The longer you benefit from the discount points, the higher the return on investment. If you plan to relocate, consider choosing the zero-point option to get lower closing costs. Buying points makes sense only when you will continue to own the home after you have reached a break-even point.

Use an online calculator to figure out how much you will pay monthly throughout the loan duration. You can also ask the loan officer for assistance when calculating which one makes better sense, if you’re unsure of how long you will stay at the home.

Banks can also explain how the points work and calculate how long you will have to be in the home for the points to be worthwhile.

In addition, consider whether you have the money to buy points. Home buyers are required to make a 20% down payment on a home to avoid private mortgage insurance. If you do have enough to make the down payment and buy points, calculate how much your monthly savings are and compare it to the monthly savings without buying points.

If they cancel out, consider a zero-point option and save the money.

A general rule to go by is, it takes five to seven years to break even when you pay down the points. If you will not be in the house that long, forego the points.

Advantages of Mortgage/Discount Points

  • Discounted rates: Buying points lowers your monthly payments and overall interest rates. However, this is only favorable to the buyer when buying the house as a long-term investment.
  • Tax breaks: Points are tax deductible when applied to the cost of the loan, but not closing costs. This is particularly useful during your first year of owning the home.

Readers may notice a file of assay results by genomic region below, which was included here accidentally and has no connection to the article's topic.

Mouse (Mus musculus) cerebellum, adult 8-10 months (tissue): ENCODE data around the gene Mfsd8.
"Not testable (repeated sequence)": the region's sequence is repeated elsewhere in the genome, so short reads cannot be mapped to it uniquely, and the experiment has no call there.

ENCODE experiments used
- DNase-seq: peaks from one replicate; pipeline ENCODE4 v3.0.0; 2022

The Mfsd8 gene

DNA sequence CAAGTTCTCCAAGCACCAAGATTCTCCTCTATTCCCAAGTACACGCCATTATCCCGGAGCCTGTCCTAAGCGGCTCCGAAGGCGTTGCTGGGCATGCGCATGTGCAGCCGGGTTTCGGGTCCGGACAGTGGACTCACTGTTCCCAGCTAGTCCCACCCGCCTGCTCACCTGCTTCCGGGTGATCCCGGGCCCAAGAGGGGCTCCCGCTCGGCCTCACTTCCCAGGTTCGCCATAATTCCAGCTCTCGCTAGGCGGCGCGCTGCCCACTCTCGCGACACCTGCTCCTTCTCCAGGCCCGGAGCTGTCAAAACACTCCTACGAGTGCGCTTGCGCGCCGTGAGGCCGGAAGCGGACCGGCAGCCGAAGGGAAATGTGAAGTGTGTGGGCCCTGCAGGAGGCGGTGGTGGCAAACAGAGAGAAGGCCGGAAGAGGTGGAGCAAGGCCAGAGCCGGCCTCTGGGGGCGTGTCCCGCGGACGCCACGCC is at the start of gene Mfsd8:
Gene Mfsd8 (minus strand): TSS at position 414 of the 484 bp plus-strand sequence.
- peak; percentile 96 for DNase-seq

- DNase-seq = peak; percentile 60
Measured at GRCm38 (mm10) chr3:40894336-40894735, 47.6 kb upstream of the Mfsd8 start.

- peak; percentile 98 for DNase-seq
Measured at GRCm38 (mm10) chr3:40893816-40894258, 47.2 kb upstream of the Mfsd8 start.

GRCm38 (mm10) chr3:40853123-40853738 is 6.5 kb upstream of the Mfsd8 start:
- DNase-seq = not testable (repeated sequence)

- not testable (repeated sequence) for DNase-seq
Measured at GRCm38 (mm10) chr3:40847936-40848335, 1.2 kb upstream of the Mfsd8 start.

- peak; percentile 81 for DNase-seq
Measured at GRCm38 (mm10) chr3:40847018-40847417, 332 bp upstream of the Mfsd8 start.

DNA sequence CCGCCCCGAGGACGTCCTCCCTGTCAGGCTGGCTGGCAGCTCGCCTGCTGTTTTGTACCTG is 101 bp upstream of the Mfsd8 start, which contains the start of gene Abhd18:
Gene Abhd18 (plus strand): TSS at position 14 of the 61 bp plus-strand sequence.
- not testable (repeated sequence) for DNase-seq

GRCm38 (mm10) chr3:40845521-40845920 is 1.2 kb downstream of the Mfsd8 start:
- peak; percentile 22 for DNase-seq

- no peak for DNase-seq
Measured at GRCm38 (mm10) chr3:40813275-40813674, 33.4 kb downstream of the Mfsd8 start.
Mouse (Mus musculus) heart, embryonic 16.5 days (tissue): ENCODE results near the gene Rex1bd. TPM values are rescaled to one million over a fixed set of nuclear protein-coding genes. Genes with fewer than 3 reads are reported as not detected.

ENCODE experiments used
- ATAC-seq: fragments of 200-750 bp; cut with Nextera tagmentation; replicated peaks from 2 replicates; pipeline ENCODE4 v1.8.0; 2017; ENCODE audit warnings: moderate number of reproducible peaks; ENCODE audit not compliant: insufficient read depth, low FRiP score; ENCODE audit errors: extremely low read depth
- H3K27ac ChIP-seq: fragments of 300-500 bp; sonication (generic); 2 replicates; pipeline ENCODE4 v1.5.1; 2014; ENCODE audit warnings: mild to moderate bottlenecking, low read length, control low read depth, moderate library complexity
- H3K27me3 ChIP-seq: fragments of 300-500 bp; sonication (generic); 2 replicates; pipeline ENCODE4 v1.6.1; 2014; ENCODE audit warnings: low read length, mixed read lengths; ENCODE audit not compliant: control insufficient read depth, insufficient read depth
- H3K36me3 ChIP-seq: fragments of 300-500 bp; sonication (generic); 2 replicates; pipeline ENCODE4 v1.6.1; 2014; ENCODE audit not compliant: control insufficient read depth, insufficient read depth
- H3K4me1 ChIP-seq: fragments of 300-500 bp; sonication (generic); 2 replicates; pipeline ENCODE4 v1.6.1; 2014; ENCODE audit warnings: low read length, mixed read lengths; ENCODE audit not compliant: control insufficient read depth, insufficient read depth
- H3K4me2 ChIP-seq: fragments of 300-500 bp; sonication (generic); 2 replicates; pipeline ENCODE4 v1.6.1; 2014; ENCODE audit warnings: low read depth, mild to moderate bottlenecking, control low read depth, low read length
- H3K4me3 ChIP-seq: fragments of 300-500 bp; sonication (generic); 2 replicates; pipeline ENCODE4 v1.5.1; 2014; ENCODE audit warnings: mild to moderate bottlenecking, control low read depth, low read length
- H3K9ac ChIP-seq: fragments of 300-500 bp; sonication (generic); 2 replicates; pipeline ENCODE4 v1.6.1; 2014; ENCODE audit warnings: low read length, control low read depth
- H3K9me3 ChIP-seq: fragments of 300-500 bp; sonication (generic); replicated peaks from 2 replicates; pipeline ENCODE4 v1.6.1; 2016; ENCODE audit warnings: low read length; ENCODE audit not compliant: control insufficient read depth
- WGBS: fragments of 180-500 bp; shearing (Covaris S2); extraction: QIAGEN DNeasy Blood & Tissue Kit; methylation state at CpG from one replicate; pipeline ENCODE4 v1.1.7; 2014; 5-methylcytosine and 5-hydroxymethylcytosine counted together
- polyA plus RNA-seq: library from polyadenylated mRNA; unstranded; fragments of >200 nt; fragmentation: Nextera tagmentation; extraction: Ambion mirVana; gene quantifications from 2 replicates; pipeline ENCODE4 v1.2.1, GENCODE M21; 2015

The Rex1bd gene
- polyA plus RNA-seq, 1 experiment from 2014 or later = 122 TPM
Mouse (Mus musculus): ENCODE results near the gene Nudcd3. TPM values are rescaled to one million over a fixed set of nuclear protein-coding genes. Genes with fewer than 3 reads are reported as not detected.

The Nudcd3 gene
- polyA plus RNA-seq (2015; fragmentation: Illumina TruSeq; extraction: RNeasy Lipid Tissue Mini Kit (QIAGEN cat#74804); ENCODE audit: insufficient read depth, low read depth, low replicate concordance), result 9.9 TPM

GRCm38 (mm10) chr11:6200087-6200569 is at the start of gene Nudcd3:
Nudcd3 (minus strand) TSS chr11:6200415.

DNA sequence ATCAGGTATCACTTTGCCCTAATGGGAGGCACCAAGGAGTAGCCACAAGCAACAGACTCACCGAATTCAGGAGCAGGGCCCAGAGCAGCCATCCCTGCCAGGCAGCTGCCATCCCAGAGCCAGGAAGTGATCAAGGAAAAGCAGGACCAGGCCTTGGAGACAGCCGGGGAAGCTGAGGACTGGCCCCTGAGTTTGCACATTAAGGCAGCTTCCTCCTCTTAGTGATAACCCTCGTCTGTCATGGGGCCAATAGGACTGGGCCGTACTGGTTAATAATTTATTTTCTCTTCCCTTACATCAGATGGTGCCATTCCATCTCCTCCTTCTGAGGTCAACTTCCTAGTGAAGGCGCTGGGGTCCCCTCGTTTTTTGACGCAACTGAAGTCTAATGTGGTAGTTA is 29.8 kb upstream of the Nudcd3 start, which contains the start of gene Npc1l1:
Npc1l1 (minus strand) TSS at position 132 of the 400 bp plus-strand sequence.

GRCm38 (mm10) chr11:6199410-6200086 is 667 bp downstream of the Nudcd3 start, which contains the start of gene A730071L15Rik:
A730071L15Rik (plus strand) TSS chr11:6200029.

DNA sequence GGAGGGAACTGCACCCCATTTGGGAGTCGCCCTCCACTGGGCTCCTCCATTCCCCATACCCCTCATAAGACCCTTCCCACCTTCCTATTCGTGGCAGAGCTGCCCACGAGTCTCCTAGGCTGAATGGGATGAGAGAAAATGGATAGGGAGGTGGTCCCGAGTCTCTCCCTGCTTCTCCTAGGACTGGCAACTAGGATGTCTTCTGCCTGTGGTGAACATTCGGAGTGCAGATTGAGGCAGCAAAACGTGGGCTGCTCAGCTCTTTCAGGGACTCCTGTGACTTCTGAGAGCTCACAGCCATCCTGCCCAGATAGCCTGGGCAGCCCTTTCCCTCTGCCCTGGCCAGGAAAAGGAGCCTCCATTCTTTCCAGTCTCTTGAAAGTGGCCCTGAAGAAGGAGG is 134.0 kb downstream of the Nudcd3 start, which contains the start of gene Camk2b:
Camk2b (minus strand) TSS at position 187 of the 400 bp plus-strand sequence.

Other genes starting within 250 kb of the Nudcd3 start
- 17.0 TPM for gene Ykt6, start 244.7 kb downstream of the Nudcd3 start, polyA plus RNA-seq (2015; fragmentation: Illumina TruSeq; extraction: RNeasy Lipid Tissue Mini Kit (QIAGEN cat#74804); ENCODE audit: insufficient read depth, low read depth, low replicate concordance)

• Lower payments: Reduced monthly payments make it easier for homeowners to manage in the long term. This means it also takes a shorter time to break even leaving you more years to enjoy the savings.
  • Reduced cost of purchasing your home: Points give you more savings over the loan duration. With these savings come reduced payments, which reduce the overall cost of the house in the long term.


  • You are required to pay upfront: You will likely have to pay your mortgage points upfront, which can be expensive. Even if you do have enough, there’s always the alternative of putting it into investment. Investing could yield much more than a homeowner using points is likely to save in the long run. If using your rainy-day fund to pay for points, this also means that there is no money to fall back on in case you lose a job.
  • Break-even point is dependent on how long you stay in the house: The break-even point when you purchase mortgage points is how long it takes for your savings to cover the cost of purchasing the points. If you move before this time, you lose out on the savings and end up paying more in points with little saving on reduced interest.
  • Interest rates tend to fluctuate: If interest rates decline to where loans are available without closing costs at rates lower than you purchased your points, they become worthless.

Mortgage rates have been on the rise since the passage of tax reform and increments in hourly wages. With more money in their pockets, Americans are likely to spend more, increasing both demand and inflation.

Higher mortgage rates are the new normal, and it is likely they will keep rising. With more businesses and governments increasing borrowing, interest rates on mortgages will keep climbing. Borrowers need to be aware of all risks associated with loans.

With this in mind, buying points may very well shield you from rising interest. m

Jamie is a 5-year freelance writer who enjoys real estate. He is currently a Realty Biz News Contributor.